I just learned that Ron Lester died earlier today.
I first crossed paths with Ron when he was a freshman at North Cobb High School. His mom was indefatigable in standing up for her son, who she felt was falling through the cracks at school. I didn't teach Ron then, but I knew someone who did. When she came back from a meeting with Ron and his mom, she said she's try to give Ron extra attention just to avoid having to go through another meeting like that.
Soon after, I met Ron. From the description of the meeting, I had expected Ron to be a spoiled, self-indulgent, disrespectful kid--but the Ron I met was none of those. He was a friendly kid, amiable and personable. He was also large... very large. Ron probably weighed 300 or so pounds back then, with a massive body, a full face, and a ruddy complexion that made him look like he was always blushing. But what I remember was that he had a grin that made you smile.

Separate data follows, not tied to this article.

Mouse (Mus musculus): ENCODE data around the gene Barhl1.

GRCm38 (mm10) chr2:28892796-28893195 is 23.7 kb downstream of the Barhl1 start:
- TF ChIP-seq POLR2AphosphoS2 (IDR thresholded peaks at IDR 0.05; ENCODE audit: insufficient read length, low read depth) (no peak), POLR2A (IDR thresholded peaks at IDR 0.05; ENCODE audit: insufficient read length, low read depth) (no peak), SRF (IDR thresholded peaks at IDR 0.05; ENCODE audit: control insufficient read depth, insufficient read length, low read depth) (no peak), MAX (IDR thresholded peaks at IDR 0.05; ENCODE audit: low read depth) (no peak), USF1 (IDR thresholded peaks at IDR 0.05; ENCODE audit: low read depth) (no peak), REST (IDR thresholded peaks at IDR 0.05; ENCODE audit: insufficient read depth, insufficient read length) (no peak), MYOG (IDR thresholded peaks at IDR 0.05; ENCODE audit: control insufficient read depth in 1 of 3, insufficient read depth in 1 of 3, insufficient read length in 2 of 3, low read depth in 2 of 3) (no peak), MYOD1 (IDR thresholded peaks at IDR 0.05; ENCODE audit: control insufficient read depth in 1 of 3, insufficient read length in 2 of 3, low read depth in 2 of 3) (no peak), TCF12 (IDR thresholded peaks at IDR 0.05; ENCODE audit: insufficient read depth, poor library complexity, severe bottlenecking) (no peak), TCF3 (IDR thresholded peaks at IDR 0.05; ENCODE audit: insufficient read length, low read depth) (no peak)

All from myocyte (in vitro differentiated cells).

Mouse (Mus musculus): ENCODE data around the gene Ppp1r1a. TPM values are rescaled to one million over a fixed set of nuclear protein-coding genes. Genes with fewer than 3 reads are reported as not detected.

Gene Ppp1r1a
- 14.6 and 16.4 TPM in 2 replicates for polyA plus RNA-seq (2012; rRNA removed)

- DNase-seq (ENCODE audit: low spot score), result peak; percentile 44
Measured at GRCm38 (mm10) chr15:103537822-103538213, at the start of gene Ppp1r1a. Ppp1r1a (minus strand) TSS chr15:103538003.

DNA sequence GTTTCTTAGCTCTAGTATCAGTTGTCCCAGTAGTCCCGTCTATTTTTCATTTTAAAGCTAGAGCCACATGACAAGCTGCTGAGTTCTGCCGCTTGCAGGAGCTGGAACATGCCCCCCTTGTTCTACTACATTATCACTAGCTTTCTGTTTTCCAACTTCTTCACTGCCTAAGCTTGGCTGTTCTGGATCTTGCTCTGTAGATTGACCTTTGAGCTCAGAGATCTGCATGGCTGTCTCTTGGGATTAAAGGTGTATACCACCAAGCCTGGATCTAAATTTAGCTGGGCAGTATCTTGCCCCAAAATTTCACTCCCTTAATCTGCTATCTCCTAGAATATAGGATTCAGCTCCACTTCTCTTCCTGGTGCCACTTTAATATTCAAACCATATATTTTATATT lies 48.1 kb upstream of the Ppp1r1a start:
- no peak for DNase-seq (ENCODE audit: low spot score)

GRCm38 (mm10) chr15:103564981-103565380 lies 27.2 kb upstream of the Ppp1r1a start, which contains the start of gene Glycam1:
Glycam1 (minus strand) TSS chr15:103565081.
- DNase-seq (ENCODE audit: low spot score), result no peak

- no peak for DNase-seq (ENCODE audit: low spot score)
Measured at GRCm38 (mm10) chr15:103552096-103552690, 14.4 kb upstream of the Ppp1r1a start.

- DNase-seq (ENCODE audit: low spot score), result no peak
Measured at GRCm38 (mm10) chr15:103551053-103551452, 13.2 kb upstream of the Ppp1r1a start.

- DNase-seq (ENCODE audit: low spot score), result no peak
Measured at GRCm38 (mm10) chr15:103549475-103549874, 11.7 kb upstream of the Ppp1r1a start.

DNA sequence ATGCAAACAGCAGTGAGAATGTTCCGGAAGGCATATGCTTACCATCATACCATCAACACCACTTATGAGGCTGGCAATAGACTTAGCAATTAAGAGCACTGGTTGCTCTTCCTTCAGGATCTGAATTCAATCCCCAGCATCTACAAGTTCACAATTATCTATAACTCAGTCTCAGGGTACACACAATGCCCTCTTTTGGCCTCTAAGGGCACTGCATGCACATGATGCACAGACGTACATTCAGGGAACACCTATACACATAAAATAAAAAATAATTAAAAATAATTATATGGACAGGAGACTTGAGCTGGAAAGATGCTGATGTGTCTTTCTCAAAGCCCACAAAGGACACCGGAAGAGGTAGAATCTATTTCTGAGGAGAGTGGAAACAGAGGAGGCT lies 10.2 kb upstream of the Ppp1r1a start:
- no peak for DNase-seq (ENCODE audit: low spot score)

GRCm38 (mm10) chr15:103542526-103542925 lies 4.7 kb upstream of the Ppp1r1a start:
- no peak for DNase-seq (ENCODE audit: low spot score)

Ron became almost legendary at North Cobb. There are probably a million Ron Lester stories from his years there, but my favorite--told by other teachers and verified by Ron himself--involved a tornado alert. When the news of a tornado in the area came in, everyone took their classes to the central hallways to take shelter. Ron's class was in a trailer (also known as a "portable classroom," or if it was Paula Millet's or Pam Bottoms' portable classroom, a "cottage"), so the teacher brought the class into the building. Somehow, though, Ron sneaked away. "I just wanted to see if a tornado was strong enough to move me," Ron said. Apparently it was. Ron was standing outside, playing the goof, with his arms outspread, when a tremendous gust of wind slammed him into a trailer. He hit with such force that he actually made a more-or-less-body-shaped dent in the metal trailer exterior. It was just like a bad Chuck Jones cartoon. Ron loved that dent, and made a point of showing it to me more than once.